EC261 & Coronavirus: Does It Apply?

Filed Under: Travel

The European Union has the most passenger friendly regulations anywhere in the world, which comes in the form of their EC261 policy.

EC261 applies to:

  • Flights departing from a European Union airport on any airline
  • Flights traveling to a European Union airport on a European Union airline
  • In other words, for non-European Union airlines this only applies to flights departing the EU, and not flights to the EU

How does EC261 apply in light of COVID-19?

There has been some confusion (both among airlines and consumers) regarding what EC261 policies apply in light of the current circumstances.

For example, under normal circumstances EC261 would entitle consumers to up to 600EUR in cash compensation in the event of a flight delay or last minute cancelation.

The question has been whether the current situation is considered “extraordinary circumstances” for the purposes of passenger care, compensation, and refunds. The answer, unsurprisingly, is yes, and the European Union has today clarified the policy in detail.

Here’s what you should expect:

Expect cash refunds if your flight is canceled

A lot of airlines have been trying to get out of this, but under EC261 you’re entitled to a cash refund or rerouting in the event that your flight is canceled. That still applies now, despite the extraordinary circumstances.

Some airlines are trying to get away with just giving people a voucher in the event their flight is canceled as a way of preserving cash, but the European Union has ruled that a cash refund is necessary.

Similar regulations apply in the US, according to the Department of Transportation.

Don’t expect cash compensation for delays & cancelations

With EC261 you’re entitled to 250-600EUR cash compensation in the event that your flight is delayed or canceled (if it’s done within 14 days of departure), unless the cancelation is due to “extraordinary circumstances.” It has been ruled that all coronavirus-related cancelations are “extraordinary” for these purposes. This includes:

  • Cancelations due to government restrictions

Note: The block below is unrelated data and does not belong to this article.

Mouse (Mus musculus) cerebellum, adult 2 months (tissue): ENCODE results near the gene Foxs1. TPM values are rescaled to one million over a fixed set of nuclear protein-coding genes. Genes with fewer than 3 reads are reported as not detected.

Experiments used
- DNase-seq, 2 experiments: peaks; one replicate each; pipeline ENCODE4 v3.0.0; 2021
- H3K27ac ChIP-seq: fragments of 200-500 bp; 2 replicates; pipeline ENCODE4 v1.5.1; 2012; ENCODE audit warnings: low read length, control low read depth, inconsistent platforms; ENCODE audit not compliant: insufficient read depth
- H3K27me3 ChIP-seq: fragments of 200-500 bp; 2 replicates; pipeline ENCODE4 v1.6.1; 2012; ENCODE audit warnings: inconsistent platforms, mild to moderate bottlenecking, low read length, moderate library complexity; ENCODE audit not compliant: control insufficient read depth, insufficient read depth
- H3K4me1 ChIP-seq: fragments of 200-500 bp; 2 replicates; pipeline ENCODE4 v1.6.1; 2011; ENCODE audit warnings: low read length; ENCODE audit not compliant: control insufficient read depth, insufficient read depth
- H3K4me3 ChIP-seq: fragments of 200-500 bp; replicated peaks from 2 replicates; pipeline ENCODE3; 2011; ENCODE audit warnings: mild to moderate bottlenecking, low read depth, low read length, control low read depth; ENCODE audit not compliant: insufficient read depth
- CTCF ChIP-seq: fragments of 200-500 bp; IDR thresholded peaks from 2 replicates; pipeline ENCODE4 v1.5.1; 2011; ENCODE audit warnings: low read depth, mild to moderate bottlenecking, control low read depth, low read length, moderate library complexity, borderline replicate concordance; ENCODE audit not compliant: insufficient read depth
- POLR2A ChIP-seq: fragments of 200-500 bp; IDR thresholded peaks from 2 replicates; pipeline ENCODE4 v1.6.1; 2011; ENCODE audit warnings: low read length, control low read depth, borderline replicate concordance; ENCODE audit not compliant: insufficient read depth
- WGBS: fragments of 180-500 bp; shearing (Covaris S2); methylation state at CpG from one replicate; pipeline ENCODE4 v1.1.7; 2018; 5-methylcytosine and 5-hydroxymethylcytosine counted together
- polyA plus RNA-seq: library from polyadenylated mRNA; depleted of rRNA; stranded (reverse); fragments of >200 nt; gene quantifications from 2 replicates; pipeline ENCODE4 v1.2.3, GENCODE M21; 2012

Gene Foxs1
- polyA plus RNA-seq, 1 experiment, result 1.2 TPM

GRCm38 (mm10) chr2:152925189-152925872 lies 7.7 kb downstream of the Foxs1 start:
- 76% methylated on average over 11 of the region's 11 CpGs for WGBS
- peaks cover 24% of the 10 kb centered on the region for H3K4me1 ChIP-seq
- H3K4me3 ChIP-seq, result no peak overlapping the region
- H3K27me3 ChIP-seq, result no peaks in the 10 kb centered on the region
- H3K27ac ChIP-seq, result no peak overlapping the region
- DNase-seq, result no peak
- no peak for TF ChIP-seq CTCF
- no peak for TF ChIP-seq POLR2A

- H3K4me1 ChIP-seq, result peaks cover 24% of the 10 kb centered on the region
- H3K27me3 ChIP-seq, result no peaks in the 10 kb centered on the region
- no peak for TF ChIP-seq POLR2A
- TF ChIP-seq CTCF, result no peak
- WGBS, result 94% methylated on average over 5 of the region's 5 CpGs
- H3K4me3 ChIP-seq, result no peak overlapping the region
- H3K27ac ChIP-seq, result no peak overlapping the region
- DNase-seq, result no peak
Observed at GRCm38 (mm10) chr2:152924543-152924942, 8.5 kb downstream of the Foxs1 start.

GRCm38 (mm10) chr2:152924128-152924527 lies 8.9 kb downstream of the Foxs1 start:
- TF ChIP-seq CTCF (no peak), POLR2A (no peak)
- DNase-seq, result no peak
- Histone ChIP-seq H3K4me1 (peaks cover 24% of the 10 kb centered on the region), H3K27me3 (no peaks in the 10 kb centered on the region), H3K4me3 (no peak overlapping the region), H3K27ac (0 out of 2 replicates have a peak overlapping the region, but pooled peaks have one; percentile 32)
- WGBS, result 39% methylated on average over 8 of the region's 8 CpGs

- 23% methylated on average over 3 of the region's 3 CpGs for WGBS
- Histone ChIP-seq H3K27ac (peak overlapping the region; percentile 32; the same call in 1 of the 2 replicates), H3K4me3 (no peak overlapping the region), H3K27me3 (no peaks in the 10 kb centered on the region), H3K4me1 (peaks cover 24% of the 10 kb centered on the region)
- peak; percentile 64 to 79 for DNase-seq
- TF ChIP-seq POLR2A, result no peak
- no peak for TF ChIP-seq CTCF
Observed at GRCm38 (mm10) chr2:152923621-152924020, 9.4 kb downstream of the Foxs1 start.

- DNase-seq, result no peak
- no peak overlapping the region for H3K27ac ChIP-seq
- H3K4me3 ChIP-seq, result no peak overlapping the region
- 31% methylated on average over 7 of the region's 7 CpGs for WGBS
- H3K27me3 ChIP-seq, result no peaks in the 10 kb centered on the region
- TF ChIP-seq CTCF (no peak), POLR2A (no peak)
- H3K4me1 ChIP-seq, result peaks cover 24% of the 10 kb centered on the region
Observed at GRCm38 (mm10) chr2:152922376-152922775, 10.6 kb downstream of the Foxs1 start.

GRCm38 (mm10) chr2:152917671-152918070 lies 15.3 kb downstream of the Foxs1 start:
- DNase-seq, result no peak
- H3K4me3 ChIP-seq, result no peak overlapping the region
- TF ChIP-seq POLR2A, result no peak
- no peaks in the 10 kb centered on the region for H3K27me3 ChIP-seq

• Cancelations due to protecting the health and safety of the crew
  • “Where the flight cancellation occurs in circumstances where the corresponding movement of persons is not entirely prohibited, but limited to persons benefitting from derogations (for example nationals or residents of the state concerned)”
  • “Depending on the circumstances, this may also be the case in respect of flights in the direction opposite to the flights directly concerned by the ban on the movement of persons”

This regulation broadly gives airlines the opportunity to not provide compensation in the event that flights are canceled due to lack of demand resulting from coronavirus. Frankly I think that’s fair enough, since this entire situation is unprecedented, and airlines are struggling enough.

Expect duty of care

Airlines won’t be happy about this, but under this ruling, airlines still have a duty of care in the event that flights are canceled, even in light of the current situation. This care includes providing meals, accommodation, and transportation, for as long as is needed to get the passenger on the way:

“The right to care subsists only as long as passengers have to wait for a rerouting at the earliest convenience.”

If passengers choose not to travel and cancel their flight then there’s no duty to care anymore, but this ruling potentially opens airlines up to some pretty major liability.

For example, if you become stuck somewhere due to government restrictions, it would be on the airline to provide accommodation for as long as you’re stuck before you can return home.

Bottom line

It’s nice to get some clarity regarding EC261 in this environment. I think it’s totally reasonable that airlines shouldn’t owe cash compensation for cancelations at the moment arising from the COVID-19 situation.

However, airlines do have to provide cash refunds, which many have been trying to avoid doing, though I suspect that will now change.

Lastly, arguably this decision is very pro-consumer when you consider the airline has the duty to provide accommodation and food for as long as a passenger is stranded, even if it’s due to government regulations.

See this post for tips on how to cancel flights during the coronavirus pandemic.

(Tip of the hat to You Have Been Upgraded)

Comments
  1. People who want to claim compensation at this time are idiots

    Whilst there is a duty of care, I don’t think it reasonable for airlines to be expected to reimburse people for being stranded a month or more.